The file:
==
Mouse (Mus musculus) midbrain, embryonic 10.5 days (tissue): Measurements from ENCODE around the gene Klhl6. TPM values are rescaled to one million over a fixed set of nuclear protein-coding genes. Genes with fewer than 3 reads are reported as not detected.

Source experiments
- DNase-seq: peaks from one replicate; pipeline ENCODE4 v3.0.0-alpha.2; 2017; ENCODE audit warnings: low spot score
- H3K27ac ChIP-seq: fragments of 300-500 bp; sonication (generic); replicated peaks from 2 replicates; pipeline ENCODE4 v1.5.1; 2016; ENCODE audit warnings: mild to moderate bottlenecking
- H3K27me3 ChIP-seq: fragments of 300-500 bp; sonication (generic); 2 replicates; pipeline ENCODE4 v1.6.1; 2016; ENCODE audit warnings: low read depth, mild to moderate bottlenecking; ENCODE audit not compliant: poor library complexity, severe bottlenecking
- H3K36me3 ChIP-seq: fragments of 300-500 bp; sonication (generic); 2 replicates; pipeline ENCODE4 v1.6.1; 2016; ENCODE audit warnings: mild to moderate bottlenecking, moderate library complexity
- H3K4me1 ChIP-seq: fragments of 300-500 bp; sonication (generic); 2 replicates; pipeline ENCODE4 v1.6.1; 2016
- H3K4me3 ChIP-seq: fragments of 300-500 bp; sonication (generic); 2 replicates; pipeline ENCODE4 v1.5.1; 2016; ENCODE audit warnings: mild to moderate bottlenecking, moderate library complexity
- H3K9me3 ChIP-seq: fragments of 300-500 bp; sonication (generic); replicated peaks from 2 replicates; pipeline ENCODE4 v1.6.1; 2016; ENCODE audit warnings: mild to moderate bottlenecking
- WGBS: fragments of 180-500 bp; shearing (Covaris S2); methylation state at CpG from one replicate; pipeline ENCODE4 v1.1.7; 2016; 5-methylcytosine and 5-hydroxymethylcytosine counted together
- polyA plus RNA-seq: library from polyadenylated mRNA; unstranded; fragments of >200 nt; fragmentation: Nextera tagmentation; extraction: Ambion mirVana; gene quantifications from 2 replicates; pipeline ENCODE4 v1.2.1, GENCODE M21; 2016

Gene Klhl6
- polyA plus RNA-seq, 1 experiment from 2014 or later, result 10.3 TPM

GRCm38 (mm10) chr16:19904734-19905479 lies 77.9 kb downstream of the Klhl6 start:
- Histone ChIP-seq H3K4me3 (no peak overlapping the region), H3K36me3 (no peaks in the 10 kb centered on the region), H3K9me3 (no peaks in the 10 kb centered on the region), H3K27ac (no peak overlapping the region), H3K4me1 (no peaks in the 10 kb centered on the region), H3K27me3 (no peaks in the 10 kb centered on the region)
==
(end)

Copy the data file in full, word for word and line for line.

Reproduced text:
Mouse (Mus musculus) midbrain, embryonic 10.5 days (tissue): Measurements from ENCODE around the gene Klhl6. TPM values are rescaled to one million over a fixed set of nuclear protein-coding genes. Genes with fewer than 3 reads are reported as not detected.

Source experiments
- DNase-seq: peaks from one replicate; pipeline ENCODE4 v3.0.0-alpha.2; 2017; ENCODE audit warnings: low spot score
- H3K27ac ChIP-seq: fragments of 300-500 bp; sonication (generic); replicated peaks from 2 replicates; pipeline ENCODE4 v1.5.1; 2016; ENCODE audit warnings: mild to moderate bottlenecking
- H3K27me3 ChIP-seq: fragments of 300-500 bp; sonication (generic); 2 replicates; pipeline ENCODE4 v1.6.1; 2016; ENCODE audit warnings: low read depth, mild to moderate bottlenecking; ENCODE audit not compliant: poor library complexity, severe bottlenecking
- H3K36me3 ChIP-seq: fragments of 300-500 bp; sonication (generic); 2 replicates; pipeline ENCODE4 v1.6.1; 2016; ENCODE audit warnings: mild to moderate bottlenecking, moderate library complexity
- H3K4me1 ChIP-seq: fragments of 300-500 bp; sonication (generic); 2 replicates; pipeline ENCODE4 v1.6.1; 2016
- H3K4me3 ChIP-seq: fragments of 300-500 bp; sonication (generic); 2 replicates; pipeline ENCODE4 v1.5.1; 2016; ENCODE audit warnings: mild to moderate bottlenecking, moderate library complexity
- H3K9me3 ChIP-seq: fragments of 300-500 bp; sonication (generic); replicated peaks from 2 replicates; pipeline ENCODE4 v1.6.1; 2016; ENCODE audit warnings: mild to moderate bottlenecking
- WGBS: fragments of 180-500 bp; shearing (Covaris S2); methylation state at CpG from one replicate; pipeline ENCODE4 v1.1.7; 2016; 5-methylcytosine and 5-hydroxymethylcytosine counted together
- polyA plus RNA-seq: library from polyadenylated mRNA; unstranded; fragments of >200 nt; fragmentation: Nextera tagmentation; extraction: Ambion mirVana; gene quantifications from 2 replicates; pipeline ENCODE4 v1.2.1, GENCODE M21; 2016

Gene Klhl6
- polyA plus RNA-seq, 1 experiment from 2014 or later, result 10.3 TPM

GRCm38 (mm10) chr16:19904734-19905479 lies 77.9 kb downstream of the Klhl6 start:
- Histone ChIP-seq H3K4me3 (no peak overlapping the region), H3K36me3 (no peaks in the 10 kb centered on the region), H3K9me3 (no peaks in the 10 kb centered on the region), H3K27ac (no peak overlapping the region), H3K4me1 (no peaks in the 10 kb centered on the region), H3K27me3 (no peaks in the 10 kb centered on the region)